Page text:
Grocery insights: The key to successful business succession?

Start planning early

Canada’s food and beverage sector faces a period of significant transition, as a generation of owners transition out of their businesses. Approximately $1 trillion in small-business assets are expected to change hands by 2022, according to a 2012 Canadian Federation of Independent Business report. And yet a Deloitte study of 120 family-owned Canadian companies found that just 17% had formal succession plans in place.

Whether you’re transitioning your business to family or the management team, recapitalizing it or selling it to a third party, early planning can greatly improve your chance of a successful succession. It’s never too early to take a big-picture, long-term view of your company and its place in the business lifecycle. If you are planning to sell or otherwise transition ownership of your business, here’s where to start:

  • Determine your objectives. What are your transition priorities? Maximizing value? Preserving a family legacy? Maintaining the corporate culture? Is timing important? Use these priorities to guide you.
  • Step back. If you’re the critical link in your business, it’s time to reduce the company’s dependence on you. Recruit experienced management to assume responsibility for key business functions and relationships. Investors or buyers must be confident you’ve built a business whose success will continue after you’ve left.
  • Improve your financial management. Being able to produce high-quality, accurate, timely financial information is vital to a successful transaction. Hiring a dedicated CFO or controller and investing in the right financial systems and technologies can improve financial management overall and help you better explain your company’s performance to investors or buyers.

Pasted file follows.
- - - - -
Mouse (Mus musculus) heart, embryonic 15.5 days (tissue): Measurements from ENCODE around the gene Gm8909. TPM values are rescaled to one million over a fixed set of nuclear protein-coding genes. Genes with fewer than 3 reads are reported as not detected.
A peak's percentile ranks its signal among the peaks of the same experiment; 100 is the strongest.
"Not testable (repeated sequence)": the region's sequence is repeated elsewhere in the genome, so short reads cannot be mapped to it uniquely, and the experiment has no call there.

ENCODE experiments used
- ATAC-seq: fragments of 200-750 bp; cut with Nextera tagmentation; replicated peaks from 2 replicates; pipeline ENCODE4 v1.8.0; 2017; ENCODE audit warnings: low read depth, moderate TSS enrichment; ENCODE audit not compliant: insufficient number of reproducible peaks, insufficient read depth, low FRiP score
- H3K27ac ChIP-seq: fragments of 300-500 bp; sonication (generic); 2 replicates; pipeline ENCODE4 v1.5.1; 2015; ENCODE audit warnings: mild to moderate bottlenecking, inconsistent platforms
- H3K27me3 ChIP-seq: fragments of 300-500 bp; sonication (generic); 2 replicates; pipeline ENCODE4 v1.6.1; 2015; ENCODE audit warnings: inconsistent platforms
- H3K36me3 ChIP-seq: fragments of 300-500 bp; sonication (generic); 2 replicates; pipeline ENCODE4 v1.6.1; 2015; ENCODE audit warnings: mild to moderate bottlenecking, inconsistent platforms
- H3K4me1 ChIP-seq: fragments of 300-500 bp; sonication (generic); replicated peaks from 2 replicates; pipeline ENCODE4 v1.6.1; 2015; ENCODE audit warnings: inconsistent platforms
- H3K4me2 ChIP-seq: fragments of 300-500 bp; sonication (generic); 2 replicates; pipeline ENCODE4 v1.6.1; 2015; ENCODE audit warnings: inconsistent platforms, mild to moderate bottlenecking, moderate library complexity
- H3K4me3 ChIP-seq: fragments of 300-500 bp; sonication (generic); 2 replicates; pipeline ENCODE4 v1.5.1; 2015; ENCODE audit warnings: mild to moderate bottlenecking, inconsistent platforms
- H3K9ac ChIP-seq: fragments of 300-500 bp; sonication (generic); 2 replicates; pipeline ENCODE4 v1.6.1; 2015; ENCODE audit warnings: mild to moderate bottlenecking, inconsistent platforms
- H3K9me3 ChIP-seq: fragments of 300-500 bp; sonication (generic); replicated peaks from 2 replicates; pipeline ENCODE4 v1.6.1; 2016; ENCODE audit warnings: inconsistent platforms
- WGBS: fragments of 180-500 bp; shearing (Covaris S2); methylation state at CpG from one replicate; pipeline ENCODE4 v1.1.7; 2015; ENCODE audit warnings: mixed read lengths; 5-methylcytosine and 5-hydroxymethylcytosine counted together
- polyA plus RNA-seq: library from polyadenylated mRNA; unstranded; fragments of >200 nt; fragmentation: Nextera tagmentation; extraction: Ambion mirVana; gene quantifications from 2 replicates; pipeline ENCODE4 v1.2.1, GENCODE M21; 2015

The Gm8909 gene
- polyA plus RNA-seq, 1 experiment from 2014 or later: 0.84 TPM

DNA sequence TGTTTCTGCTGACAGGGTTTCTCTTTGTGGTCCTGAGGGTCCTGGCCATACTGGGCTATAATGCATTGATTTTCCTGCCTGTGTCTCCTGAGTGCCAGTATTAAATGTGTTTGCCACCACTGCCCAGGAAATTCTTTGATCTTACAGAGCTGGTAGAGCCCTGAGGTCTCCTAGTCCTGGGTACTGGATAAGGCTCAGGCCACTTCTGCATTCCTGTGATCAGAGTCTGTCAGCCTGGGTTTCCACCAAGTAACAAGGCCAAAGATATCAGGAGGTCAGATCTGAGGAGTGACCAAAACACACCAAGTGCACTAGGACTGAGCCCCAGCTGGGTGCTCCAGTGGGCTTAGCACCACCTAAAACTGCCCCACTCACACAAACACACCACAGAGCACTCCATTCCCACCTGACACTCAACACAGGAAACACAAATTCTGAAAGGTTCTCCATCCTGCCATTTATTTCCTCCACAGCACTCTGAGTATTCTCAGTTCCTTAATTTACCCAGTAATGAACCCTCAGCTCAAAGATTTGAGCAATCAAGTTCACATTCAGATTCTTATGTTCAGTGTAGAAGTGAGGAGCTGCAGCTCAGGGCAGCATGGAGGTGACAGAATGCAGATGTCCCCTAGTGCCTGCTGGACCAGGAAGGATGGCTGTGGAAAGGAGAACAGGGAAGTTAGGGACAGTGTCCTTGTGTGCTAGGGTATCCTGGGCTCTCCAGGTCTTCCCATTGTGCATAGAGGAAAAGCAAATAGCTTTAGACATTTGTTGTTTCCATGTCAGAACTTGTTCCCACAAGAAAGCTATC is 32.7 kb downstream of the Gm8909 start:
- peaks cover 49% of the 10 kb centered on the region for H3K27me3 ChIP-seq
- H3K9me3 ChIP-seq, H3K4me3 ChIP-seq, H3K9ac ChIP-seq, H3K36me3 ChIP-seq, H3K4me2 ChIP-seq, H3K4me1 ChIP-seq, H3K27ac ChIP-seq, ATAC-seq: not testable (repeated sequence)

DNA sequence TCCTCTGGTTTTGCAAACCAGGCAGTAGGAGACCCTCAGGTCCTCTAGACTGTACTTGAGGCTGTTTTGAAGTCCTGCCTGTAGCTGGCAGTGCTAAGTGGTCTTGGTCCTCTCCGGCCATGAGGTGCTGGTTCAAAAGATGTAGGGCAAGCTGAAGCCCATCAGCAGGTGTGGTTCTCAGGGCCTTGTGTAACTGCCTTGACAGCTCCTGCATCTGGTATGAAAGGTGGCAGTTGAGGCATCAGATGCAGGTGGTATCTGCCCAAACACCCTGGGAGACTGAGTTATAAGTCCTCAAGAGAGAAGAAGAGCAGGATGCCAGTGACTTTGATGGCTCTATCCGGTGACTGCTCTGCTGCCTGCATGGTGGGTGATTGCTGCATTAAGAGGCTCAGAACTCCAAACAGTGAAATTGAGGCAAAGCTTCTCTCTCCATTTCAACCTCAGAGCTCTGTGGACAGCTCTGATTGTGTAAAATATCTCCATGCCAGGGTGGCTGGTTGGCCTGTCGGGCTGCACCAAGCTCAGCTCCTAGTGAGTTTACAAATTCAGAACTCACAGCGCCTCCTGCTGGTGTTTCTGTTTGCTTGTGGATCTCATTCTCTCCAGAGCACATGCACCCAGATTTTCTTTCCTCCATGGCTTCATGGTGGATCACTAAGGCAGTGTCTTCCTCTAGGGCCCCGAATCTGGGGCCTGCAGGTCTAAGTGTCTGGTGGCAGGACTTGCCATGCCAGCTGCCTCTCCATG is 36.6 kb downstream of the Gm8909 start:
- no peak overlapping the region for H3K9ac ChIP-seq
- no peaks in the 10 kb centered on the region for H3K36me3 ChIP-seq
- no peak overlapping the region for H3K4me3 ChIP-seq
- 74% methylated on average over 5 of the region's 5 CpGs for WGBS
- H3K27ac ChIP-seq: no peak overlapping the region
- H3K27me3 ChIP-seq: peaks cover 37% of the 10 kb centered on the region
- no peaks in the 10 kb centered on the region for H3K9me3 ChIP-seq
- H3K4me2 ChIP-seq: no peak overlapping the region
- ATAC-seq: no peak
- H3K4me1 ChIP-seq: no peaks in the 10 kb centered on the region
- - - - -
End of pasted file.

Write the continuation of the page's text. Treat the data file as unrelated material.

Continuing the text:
• Articulate the growth story. Be prepared to articulate a clear, credible growth story and vision for your company. Start talking about—and running—your business with a focus on the value propositions that set you apart and drive your success.
  • Be realistic about valuations. Many factors that influence your company’s valuation are simply beyond your control. Understanding your company’s value drivers, key economic and market trends, and industry benchmarks will give you a sense of what you can reasonably expect before the transition process begins.
  • Don’t neglect tax planning. Headline purchase prices get attention, but after-tax net proceeds matter more. Tax planning and structuring are critical in determining what you pocket when the deal’s done. Here too, an early start is vital—some tax structures must be in place for a specific period of time for you to realize their advantages.
  • Get professional help. M&A transactions are complex, time-consuming and often once-in-a-lifetime events that can distract management from keeping the business on target. Emotions can interfere with decision-making, leading to mishandled deals. An experienced M&A advisor can help you identify suitable investors or purchasers, navigate issues and ultimately achieve your optimal outcome, and specialized transaction tax advisors can help you make the most of any transaction.

When it comes to effective succession planning, an early start can be the key to success. Now is a great time to begin.

For more information on how to start early on effective succession planning, contact:

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